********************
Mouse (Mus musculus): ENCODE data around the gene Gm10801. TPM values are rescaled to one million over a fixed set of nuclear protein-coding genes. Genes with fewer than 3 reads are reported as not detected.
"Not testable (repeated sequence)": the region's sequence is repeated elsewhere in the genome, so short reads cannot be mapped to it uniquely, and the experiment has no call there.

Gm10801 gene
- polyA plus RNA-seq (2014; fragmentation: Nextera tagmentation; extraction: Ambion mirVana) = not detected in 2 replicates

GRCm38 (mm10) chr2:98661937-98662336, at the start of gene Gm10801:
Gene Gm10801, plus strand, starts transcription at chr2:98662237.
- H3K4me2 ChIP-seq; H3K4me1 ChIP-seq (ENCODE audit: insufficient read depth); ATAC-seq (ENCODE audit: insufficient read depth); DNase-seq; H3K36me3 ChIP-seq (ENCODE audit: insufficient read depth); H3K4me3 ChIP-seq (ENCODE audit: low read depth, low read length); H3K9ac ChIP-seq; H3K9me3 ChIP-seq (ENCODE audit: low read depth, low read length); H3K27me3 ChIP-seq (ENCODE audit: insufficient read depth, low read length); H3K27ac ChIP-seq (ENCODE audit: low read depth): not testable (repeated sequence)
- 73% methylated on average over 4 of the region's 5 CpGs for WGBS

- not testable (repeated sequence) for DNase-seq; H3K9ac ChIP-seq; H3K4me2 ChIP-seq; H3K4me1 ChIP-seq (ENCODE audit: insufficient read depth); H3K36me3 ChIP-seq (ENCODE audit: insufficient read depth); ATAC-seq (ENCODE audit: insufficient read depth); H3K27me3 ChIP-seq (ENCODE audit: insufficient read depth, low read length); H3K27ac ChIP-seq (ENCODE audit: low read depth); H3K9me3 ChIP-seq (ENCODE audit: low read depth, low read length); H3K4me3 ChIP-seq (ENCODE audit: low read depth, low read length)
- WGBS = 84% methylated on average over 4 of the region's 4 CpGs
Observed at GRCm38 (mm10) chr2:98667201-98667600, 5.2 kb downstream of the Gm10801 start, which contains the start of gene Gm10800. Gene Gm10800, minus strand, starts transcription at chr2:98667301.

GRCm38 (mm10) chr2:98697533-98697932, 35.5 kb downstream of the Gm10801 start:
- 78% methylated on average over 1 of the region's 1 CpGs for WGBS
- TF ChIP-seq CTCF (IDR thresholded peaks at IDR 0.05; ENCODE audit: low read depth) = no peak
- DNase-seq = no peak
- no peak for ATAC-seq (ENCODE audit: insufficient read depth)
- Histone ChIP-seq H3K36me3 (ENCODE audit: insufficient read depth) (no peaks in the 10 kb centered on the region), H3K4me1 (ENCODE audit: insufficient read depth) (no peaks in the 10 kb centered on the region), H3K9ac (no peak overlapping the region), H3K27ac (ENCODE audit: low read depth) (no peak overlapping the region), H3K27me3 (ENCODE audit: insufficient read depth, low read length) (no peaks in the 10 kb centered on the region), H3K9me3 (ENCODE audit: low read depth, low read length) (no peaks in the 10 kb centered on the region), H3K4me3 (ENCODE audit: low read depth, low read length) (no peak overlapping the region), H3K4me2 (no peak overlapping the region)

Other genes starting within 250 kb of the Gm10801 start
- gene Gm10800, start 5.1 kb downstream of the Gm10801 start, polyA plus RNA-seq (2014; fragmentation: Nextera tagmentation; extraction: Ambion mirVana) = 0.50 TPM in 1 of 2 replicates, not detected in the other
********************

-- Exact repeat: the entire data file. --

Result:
Mouse (Mus musculus): ENCODE data around the gene Gm10801. TPM values are rescaled to one million over a fixed set of nuclear protein-coding genes. Genes with fewer than 3 reads are reported as not detected.
"Not testable (repeated sequence)": the region's sequence is repeated elsewhere in the genome, so short reads cannot be mapped to it uniquely, and the experiment has no call there.

Gm10801 gene
- polyA plus RNA-seq (2014; fragmentation: Nextera tagmentation; extraction: Ambion mirVana) = not detected in 2 replicates

GRCm38 (mm10) chr2:98661937-98662336, at the start of gene Gm10801:
Gene Gm10801, plus strand, starts transcription at chr2:98662237.
- H3K4me2 ChIP-seq; H3K4me1 ChIP-seq (ENCODE audit: insufficient read depth); ATAC-seq (ENCODE audit: insufficient read depth); DNase-seq; H3K36me3 ChIP-seq (ENCODE audit: insufficient read depth); H3K4me3 ChIP-seq (ENCODE audit: low read depth, low read length); H3K9ac ChIP-seq; H3K9me3 ChIP-seq (ENCODE audit: low read depth, low read length); H3K27me3 ChIP-seq (ENCODE audit: insufficient read depth, low read length); H3K27ac ChIP-seq (ENCODE audit: low read depth): not testable (repeated sequence)
- 73% methylated on average over 4 of the region's 5 CpGs for WGBS

- not testable (repeated sequence) for DNase-seq; H3K9ac ChIP-seq; H3K4me2 ChIP-seq; H3K4me1 ChIP-seq (ENCODE audit: insufficient read depth); H3K36me3 ChIP-seq (ENCODE audit: insufficient read depth); ATAC-seq (ENCODE audit: insufficient read depth); H3K27me3 ChIP-seq (ENCODE audit: insufficient read depth, low read length); H3K27ac ChIP-seq (ENCODE audit: low read depth); H3K9me3 ChIP-seq (ENCODE audit: low read depth, low read length); H3K4me3 ChIP-seq (ENCODE audit: low read depth, low read length)
- WGBS = 84% methylated on average over 4 of the region's 4 CpGs
Observed at GRCm38 (mm10) chr2:98667201-98667600, 5.2 kb downstream of the Gm10801 start, which contains the start of gene Gm10800. Gene Gm10800, minus strand, starts transcription at chr2:98667301.

GRCm38 (mm10) chr2:98697533-98697932, 35.5 kb downstream of the Gm10801 start:
- 78% methylated on average over 1 of the region's 1 CpGs for WGBS
- TF ChIP-seq CTCF (IDR thresholded peaks at IDR 0.05; ENCODE audit: low read depth) = no peak
- DNase-seq = no peak
- no peak for ATAC-seq (ENCODE audit: insufficient read depth)
- Histone ChIP-seq H3K36me3 (ENCODE audit: insufficient read depth) (no peaks in the 10 kb centered on the region), H3K4me1 (ENCODE audit: insufficient read depth) (no peaks in the 10 kb centered on the region), H3K9ac (no peak overlapping the region), H3K27ac (ENCODE audit: low read depth) (no peak overlapping the region), H3K27me3 (ENCODE audit: insufficient read depth, low read length) (no peaks in the 10 kb centered on the region), H3K9me3 (ENCODE audit: low read depth, low read length) (no peaks in the 10 kb centered on the region), H3K4me3 (ENCODE audit: low read depth, low read length) (no peak overlapping the region), H3K4me2 (no peak overlapping the region)

Other genes starting within 250 kb of the Gm10801 start
- gene Gm10800, start 5.1 kb downstream of the Gm10801 start, polyA plus RNA-seq (2014; fragmentation: Nextera tagmentation; extraction: Ambion mirVana) = 0.50 TPM in 1 of 2 replicates, not detected in the other